Update: View a video of the presentation.
More than a billion people worldwide lack access to clean drinking water. Sea water is one possible solution. But current methods of desalination are expensive, energy intensive, and require infrastructure not usually available in areas most in need of it.
Tune in to hear how MIT Mechanical Engineering Professor John Lienhard P’15, who is also the director of the Center for Clean Water and Clean Energy at MIT and King Fahd University of Petroleum and Minerals, applies basic science and engineering to address this problem.
Lienhard will offer his thoughts and take questions from the worldwide MIT alumni community via video chat on Thursday, Feb. 2, from Noon to 12:30 p.m. ET.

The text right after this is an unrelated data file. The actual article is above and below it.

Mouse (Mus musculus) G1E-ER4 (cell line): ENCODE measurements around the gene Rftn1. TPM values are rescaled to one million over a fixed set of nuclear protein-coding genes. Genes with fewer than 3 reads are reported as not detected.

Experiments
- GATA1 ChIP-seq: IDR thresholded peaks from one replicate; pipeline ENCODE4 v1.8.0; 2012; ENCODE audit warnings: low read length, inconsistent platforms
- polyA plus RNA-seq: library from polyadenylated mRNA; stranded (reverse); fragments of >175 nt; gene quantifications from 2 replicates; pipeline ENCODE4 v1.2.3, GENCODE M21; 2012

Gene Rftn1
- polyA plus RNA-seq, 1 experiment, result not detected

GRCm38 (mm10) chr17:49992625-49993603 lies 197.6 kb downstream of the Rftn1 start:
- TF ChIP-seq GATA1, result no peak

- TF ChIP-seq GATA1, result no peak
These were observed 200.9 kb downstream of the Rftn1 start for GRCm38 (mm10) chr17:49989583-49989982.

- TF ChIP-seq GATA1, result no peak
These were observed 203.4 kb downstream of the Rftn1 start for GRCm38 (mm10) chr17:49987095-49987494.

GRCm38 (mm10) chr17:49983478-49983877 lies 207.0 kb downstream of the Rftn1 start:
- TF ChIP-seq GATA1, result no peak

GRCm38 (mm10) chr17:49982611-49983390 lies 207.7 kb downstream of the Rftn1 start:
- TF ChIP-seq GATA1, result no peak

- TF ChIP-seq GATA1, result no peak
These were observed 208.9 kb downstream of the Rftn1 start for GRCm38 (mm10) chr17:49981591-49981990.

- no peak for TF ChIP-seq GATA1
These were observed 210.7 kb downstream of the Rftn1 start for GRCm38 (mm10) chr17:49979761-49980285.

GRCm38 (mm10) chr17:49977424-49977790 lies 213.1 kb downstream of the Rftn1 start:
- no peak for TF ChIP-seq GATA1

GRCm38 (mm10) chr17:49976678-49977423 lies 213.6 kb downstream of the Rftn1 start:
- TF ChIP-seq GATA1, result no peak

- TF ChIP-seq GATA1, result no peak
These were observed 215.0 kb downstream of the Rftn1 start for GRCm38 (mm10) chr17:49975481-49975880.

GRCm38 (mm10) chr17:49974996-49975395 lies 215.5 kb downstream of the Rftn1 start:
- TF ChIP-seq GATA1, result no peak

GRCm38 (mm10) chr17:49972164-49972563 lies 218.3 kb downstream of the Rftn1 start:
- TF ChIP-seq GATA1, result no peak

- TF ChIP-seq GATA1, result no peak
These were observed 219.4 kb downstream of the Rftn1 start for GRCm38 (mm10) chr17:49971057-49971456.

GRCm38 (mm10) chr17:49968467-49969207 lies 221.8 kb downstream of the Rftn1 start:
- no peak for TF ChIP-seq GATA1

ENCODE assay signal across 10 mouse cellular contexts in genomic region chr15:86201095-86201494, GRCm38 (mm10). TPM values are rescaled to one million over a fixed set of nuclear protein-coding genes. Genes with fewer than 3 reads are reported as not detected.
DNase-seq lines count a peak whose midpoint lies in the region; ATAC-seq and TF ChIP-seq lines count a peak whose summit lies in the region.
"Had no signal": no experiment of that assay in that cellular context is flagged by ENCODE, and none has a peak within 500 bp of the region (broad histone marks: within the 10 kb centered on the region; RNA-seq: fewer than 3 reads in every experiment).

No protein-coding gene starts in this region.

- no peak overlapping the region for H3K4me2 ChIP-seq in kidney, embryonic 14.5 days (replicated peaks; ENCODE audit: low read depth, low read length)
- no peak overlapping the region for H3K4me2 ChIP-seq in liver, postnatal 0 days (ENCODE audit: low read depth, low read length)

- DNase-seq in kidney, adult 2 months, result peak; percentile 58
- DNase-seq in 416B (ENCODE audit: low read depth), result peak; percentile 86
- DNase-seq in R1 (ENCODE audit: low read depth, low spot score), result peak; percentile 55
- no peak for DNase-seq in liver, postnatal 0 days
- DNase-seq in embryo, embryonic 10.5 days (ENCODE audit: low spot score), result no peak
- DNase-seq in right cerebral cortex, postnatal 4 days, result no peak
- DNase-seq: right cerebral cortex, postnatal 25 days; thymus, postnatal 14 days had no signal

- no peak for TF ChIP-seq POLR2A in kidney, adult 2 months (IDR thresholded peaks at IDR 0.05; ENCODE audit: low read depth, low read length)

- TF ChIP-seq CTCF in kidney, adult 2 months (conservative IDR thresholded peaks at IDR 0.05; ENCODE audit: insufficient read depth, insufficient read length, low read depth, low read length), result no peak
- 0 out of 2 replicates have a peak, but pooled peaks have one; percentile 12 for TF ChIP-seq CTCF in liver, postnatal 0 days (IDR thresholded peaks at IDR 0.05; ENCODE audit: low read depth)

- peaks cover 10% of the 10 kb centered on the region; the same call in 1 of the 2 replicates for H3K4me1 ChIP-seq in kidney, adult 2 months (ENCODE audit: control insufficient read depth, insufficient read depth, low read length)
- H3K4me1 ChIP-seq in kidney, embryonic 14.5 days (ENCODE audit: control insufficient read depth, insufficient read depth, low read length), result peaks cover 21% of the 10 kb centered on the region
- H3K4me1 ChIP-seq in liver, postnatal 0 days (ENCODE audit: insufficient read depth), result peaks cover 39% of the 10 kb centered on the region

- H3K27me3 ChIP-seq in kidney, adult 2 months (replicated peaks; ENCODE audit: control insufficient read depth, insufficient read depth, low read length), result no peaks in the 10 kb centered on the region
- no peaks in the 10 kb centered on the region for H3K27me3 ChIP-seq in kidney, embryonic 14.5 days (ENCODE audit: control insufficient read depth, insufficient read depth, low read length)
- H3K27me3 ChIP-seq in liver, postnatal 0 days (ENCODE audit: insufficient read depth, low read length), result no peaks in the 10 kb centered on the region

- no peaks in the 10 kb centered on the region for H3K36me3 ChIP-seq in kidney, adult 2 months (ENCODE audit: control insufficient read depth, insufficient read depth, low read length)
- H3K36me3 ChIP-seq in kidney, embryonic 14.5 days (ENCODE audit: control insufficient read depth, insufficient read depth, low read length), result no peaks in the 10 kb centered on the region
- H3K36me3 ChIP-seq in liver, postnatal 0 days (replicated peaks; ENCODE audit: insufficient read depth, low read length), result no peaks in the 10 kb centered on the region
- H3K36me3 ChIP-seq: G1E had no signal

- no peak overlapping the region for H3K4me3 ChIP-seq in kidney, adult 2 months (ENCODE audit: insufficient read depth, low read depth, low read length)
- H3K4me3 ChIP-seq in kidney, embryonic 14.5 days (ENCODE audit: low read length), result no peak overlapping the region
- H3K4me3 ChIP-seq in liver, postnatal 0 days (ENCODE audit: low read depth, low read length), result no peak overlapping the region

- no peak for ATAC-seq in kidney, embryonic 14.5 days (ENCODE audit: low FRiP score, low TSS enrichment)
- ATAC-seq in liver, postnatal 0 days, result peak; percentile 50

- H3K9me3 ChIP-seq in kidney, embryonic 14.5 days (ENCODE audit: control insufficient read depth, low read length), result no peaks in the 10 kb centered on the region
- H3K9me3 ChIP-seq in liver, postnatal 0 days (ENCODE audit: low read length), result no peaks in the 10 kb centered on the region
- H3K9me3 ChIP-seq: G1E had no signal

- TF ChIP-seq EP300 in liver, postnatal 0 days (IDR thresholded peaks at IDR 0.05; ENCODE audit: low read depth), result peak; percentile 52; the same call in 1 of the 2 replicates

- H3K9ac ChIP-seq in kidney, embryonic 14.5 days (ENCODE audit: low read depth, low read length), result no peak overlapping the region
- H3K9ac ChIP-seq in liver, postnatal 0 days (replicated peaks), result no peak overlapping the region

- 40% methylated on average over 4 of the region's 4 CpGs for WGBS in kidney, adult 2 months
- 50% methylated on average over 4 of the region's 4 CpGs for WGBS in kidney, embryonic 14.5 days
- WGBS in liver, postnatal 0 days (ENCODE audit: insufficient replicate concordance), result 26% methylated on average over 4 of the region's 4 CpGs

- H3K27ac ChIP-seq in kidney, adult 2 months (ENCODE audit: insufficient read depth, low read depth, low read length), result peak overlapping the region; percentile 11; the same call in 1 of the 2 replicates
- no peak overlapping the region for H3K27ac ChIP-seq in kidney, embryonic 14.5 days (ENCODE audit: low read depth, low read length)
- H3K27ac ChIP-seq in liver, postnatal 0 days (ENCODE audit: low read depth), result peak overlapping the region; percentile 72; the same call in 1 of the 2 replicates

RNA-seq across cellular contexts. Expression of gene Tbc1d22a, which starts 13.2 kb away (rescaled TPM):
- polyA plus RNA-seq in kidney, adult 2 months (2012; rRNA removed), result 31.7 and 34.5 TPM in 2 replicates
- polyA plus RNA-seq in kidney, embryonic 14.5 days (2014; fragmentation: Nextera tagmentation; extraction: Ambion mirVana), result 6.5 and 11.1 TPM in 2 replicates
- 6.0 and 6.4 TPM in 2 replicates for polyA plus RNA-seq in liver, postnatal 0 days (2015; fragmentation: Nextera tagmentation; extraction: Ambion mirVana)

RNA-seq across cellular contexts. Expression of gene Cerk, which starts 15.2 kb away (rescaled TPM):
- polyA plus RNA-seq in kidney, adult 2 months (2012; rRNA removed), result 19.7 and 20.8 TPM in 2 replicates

Register for this free event to receive the link for live viewing. After the event, come back here and continue the conversation in the comments.
About John Lienhard
John Lienhard P’15 is a professor of mechanical engineering at MIT as well as the director of the Center for Clean Water and Clean Energy at MIT and King Fahd University of Petroleum and Minerals.
He earned his BS and MS in chemical, nuclear, and thermal engineering at the University of California, Los Angeles and a PhD in fluid dynamics from the University of California, San Diego.
His research interests include desalination, water supply, energy, heat and mass transfer, fluid mechanics, convective transport, extremely high heat fluxes, and electronics thermal management.
Learn more in this Spectrum article—Drinkable Water for All.